Poetic Plight: Part 1 Ecclesiastes 1:2
Appearing five times in this verse, we find the word “vanity” is uttered 38 times when reading this book. Each time “vanity” is used in relation to “under the sun”. “Under the sun” is a phrase which speaks of the nature of man’s activities. Hence, we find the futility of the nature of man’s activities. “Vanity” has three specific usages:
“Vanity” means “futile” or “meaningless” focusing on the sin cursed universe. Obviously, all that would be ours and the desires of our heart are walled in by the curse of sin. Our only meaning for life comes when we are in right relationship with our Loving Father through Jesus Christ the Son, and secured by the believer’s everyday companion the Holy Spirit..
“Vanity” is a word that speaks of “fleeting”, “vapor like”, or “breath”. It is the transitory--not permanent--nature of life. This is not the “breath of life” that God breathed into man in Genesis 2:7. The intent of this word is not that everything is worthless but that everything is short-lived.
It seems Pastor James (4:14) understood this truth for he writes, “You do not know what your life will be like tomorrow. You are just a vapor that appears for a little while and then vanishes away.” We may expect 70 years and if by strength 80 years (Psalm 90) and some live longer; however, we all know those who do not arrive at the first age destination, let alone see the century mark in age. Our prayer should always be Psalm 90:12, “So teach us to number our days, that we may present to You a heart of wisdom.”
Let’s bring this to another level. There are specific needs of humankind that are to be met. Those needs take on various forms--hunger, thrist, shelter, clothing, emotional consolation, and others. These needs are to be met according to God’s law or they are sin.
There is, for instance, a difference between gluttony and moderation/temperance. Gluttony, known as one of the seven deadly sins, does destroy life--gluttony of drink (alcoholic and all it affects on ones body, family, work, social interaction), gluttony of food (leading to physical disease--obesity, heart issues, diabetic issues, etc.), gluttony of work (workaholic destroying mind, body, spirit of the person and its impact on family). Housing and/or clothing are always in need of repair or replacement over time. Physical love is fleeting in several ways. Our pleasures are but for a moment and then must be repeated to be sustained. With repetition comes familiarity and with familiarity often come boredom--’fleeting” is a good word fit for the flight of the pleasurable moment.
Vanity is a word that speaks of life’s unanswered questions as “incomprehensible”. There are questions in life for which there are no answers. Even answers attempted through hypotheses are often proved wrong in the experiments of life. Our only answer to life’s unsolvable questions is to trust the sovereign God by living our life in faith and obedience. God reveals what we need to know. As for what we cannot know, trust God for He continues to work precisely according to His perfect plan.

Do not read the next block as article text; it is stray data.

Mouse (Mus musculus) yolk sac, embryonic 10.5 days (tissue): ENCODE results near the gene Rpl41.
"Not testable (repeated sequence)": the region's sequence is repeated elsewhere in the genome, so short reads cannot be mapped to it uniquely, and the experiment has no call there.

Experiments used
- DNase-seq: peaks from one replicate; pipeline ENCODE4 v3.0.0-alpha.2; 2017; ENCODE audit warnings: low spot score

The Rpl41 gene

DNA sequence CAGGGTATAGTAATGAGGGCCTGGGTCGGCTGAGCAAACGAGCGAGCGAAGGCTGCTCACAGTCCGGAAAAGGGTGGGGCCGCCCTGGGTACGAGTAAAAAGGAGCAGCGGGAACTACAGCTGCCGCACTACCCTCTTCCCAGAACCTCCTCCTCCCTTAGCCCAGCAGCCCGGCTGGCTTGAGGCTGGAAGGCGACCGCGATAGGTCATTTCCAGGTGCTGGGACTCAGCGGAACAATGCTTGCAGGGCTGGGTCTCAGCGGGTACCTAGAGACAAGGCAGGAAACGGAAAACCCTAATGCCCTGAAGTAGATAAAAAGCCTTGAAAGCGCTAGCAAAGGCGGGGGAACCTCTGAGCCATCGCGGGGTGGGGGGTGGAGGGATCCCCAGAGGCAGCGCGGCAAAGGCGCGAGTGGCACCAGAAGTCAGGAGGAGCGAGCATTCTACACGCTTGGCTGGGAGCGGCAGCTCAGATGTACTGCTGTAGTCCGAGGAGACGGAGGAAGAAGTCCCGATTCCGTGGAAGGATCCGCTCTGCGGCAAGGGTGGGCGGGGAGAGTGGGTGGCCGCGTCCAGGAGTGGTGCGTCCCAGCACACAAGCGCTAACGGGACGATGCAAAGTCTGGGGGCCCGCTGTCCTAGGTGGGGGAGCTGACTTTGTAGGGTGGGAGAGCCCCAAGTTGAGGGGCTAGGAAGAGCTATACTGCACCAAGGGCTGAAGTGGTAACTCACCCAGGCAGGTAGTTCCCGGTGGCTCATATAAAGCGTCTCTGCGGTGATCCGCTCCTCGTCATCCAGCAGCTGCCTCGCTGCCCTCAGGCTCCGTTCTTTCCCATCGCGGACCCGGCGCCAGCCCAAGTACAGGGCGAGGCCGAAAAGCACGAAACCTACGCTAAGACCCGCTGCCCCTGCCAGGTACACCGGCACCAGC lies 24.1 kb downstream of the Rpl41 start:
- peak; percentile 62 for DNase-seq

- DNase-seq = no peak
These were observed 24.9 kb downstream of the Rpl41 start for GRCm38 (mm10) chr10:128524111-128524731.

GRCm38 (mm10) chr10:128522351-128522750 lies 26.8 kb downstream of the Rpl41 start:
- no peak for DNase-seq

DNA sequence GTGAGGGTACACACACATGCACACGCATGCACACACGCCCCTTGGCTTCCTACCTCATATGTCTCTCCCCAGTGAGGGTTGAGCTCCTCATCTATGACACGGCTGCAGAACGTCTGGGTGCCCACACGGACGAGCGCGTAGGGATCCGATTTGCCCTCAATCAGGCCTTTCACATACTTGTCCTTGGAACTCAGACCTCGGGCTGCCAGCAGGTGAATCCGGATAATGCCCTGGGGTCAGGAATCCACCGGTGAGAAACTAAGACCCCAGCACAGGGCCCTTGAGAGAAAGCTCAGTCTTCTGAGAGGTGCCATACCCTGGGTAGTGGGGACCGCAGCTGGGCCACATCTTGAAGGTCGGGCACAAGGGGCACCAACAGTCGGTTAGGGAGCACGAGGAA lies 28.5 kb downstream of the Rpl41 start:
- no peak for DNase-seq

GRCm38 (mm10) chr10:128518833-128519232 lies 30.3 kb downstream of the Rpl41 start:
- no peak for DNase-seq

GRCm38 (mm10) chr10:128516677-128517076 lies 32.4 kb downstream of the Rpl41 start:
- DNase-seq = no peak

Solomon, who spoke 3,000 proverbs and wrote 1,005 songs, immediately moves from his self-introduction to his poetic plight. After having identified himself to the assembly/reader, he cries out from the very depths of his soul--”Vanity of vanities,” says the Preacher, “Vanity of Vanities! All is vanity.” Poets are often internally motivated, creative and curious. They are geniuses at putting emotions into words. They are often optimistic, stubborn, detached, and trusting. Solomon would have some but not all these traits. Yes, he is a genius at putting emotions into words but that comes his God-given wisdom that drives his desire to research and learn. Stubborn? Yes. He doesn’t seem to give up the quest for answers as he experiments in a variety of options. Detached, no, he is invested in his quest for knowledge and in his interaction with the people he rules. What or Who is he trusting? Only God, it would seem, which we realize when we come to the end of Ecclesiastes. However, in these opening, poetic remarks he is frustrated with much, if not all, that he has found in his life search.
One can understand this first cry of his poem. He begins, not in optimism but in the emptiness of his search--“emptiness of futility... all is futile.”
It began as a thought as he went about his search for wisdom, as he carried out his daily responsibilities as king, as he sought recreation to recreate his energies, emotions, and expressions of life. As fulfillment and satisfaction were unreachable, his thoughts at first became mutterings under his breath.
The emptiness persisted. Solomon ruled over a great nation that required a large standing army and a bureaucracy of extensive government agencies. He lived in luxury and carried out costly building programs. These forced him to divide the land into 12 tax districts with overseers in each one. In time, the system became oppressive and corrupt (making Israel unhappy). His failure to be satisfied expanded as new things, new people, and new places were added to his schedule. Even his many foreign wives were the result of political motivations and not love.